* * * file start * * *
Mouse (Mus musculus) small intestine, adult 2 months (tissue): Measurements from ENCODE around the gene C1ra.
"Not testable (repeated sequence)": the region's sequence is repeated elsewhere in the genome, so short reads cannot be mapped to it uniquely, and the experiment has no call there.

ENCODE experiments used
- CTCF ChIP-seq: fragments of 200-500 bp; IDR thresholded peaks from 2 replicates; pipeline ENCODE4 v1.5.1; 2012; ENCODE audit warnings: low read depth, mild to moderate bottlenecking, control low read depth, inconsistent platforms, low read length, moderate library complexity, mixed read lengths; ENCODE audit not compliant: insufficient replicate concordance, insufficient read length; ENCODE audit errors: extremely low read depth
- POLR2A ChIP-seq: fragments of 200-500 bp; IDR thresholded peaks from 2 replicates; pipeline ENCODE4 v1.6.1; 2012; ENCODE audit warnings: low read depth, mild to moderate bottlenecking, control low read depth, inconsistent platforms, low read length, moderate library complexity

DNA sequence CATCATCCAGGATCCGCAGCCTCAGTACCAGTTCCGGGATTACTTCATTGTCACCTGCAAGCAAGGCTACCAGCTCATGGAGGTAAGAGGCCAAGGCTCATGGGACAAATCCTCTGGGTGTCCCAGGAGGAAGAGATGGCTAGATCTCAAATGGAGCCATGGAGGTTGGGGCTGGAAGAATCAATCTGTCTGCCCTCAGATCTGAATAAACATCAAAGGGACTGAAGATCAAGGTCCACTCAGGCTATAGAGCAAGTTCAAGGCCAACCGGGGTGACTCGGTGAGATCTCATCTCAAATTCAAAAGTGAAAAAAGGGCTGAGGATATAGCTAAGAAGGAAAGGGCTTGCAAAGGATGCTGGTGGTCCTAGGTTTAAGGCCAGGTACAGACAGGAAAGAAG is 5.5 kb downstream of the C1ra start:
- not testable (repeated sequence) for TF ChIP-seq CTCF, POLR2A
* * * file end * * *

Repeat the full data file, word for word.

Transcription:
Mouse (Mus musculus) small intestine, adult 2 months (tissue): Measurements from ENCODE around the gene C1ra.
"Not testable (repeated sequence)": the region's sequence is repeated elsewhere in the genome, so short reads cannot be mapped to it uniquely, and the experiment has no call there.

ENCODE experiments used
- CTCF ChIP-seq: fragments of 200-500 bp; IDR thresholded peaks from 2 replicates; pipeline ENCODE4 v1.5.1; 2012; ENCODE audit warnings: low read depth, mild to moderate bottlenecking, control low read depth, inconsistent platforms, low read length, moderate library complexity, mixed read lengths; ENCODE audit not compliant: insufficient replicate concordance, insufficient read length; ENCODE audit errors: extremely low read depth
- POLR2A ChIP-seq: fragments of 200-500 bp; IDR thresholded peaks from 2 replicates; pipeline ENCODE4 v1.6.1; 2012; ENCODE audit warnings: low read depth, mild to moderate bottlenecking, control low read depth, inconsistent platforms, low read length, moderate library complexity

DNA sequence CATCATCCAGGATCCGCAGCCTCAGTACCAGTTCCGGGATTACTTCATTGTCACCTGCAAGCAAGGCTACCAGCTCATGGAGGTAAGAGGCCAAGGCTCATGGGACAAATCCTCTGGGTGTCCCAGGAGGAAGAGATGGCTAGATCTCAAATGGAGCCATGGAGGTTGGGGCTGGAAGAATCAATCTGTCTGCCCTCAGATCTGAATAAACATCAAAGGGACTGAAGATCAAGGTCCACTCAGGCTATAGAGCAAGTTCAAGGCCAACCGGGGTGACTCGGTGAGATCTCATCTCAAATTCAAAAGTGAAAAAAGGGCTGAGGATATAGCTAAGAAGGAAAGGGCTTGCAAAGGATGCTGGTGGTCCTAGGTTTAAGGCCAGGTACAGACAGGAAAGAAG is 5.5 kb downstream of the C1ra start:
- not testable (repeated sequence) for TF ChIP-seq CTCF, POLR2A